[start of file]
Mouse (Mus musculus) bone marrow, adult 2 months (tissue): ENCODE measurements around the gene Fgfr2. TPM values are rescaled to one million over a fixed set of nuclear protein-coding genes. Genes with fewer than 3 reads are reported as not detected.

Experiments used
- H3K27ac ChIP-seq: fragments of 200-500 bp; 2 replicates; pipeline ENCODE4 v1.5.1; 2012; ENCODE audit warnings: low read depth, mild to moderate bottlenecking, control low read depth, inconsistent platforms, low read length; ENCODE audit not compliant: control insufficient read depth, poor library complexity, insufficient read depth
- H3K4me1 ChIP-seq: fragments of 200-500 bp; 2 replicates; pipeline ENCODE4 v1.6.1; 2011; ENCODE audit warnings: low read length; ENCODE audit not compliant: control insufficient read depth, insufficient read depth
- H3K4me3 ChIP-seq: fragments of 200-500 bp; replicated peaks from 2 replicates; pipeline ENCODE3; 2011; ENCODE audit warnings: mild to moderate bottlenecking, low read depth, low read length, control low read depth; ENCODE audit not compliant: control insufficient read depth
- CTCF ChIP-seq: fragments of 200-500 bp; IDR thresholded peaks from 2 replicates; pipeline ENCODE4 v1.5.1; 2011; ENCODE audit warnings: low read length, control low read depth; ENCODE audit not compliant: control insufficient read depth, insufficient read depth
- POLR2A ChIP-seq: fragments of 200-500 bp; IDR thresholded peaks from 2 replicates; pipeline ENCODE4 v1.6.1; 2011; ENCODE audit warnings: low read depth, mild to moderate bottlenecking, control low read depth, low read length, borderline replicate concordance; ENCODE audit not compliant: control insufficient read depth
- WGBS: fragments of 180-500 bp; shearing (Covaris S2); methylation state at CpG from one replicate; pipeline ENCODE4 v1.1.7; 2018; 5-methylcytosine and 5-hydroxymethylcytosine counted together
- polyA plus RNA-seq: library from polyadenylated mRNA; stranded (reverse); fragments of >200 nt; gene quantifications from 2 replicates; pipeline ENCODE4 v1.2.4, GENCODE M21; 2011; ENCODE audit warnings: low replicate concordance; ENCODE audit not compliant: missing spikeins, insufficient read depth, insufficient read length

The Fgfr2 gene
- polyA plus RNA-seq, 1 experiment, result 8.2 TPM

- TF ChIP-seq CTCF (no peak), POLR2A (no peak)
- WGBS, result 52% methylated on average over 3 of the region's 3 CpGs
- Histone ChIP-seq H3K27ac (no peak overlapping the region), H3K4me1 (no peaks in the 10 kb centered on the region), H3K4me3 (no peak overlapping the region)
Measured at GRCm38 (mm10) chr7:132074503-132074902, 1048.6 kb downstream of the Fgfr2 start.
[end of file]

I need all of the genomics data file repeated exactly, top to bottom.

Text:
Mouse (Mus musculus) bone marrow, adult 2 months (tissue): ENCODE measurements around the gene Fgfr2. TPM values are rescaled to one million over a fixed set of nuclear protein-coding genes. Genes with fewer than 3 reads are reported as not detected.

Experiments used
- H3K27ac ChIP-seq: fragments of 200-500 bp; 2 replicates; pipeline ENCODE4 v1.5.1; 2012; ENCODE audit warnings: low read depth, mild to moderate bottlenecking, control low read depth, inconsistent platforms, low read length; ENCODE audit not compliant: control insufficient read depth, poor library complexity, insufficient read depth
- H3K4me1 ChIP-seq: fragments of 200-500 bp; 2 replicates; pipeline ENCODE4 v1.6.1; 2011; ENCODE audit warnings: low read length; ENCODE audit not compliant: control insufficient read depth, insufficient read depth
- H3K4me3 ChIP-seq: fragments of 200-500 bp; replicated peaks from 2 replicates; pipeline ENCODE3; 2011; ENCODE audit warnings: mild to moderate bottlenecking, low read depth, low read length, control low read depth; ENCODE audit not compliant: control insufficient read depth
- CTCF ChIP-seq: fragments of 200-500 bp; IDR thresholded peaks from 2 replicates; pipeline ENCODE4 v1.5.1; 2011; ENCODE audit warnings: low read length, control low read depth; ENCODE audit not compliant: control insufficient read depth, insufficient read depth
- POLR2A ChIP-seq: fragments of 200-500 bp; IDR thresholded peaks from 2 replicates; pipeline ENCODE4 v1.6.1; 2011; ENCODE audit warnings: low read depth, mild to moderate bottlenecking, control low read depth, low read length, borderline replicate concordance; ENCODE audit not compliant: control insufficient read depth
- WGBS: fragments of 180-500 bp; shearing (Covaris S2); methylation state at CpG from one replicate; pipeline ENCODE4 v1.1.7; 2018; 5-methylcytosine and 5-hydroxymethylcytosine counted together
- polyA plus RNA-seq: library from polyadenylated mRNA; stranded (reverse); fragments of >200 nt; gene quantifications from 2 replicates; pipeline ENCODE4 v1.2.4, GENCODE M21; 2011; ENCODE audit warnings: low replicate concordance; ENCODE audit not compliant: missing spikeins, insufficient read depth, insufficient read length

The Fgfr2 gene
- polyA plus RNA-seq, 1 experiment, result 8.2 TPM

- TF ChIP-seq CTCF (no peak), POLR2A (no peak)
- WGBS, result 52% methylated on average over 3 of the region's 3 CpGs
- Histone ChIP-seq H3K27ac (no peak overlapping the region), H3K4me1 (no peaks in the 10 kb centered on the region), H3K4me3 (no peak overlapping the region)
Measured at GRCm38 (mm10) chr7:132074503-132074902, 1048.6 kb downstream of the Fgfr2 start.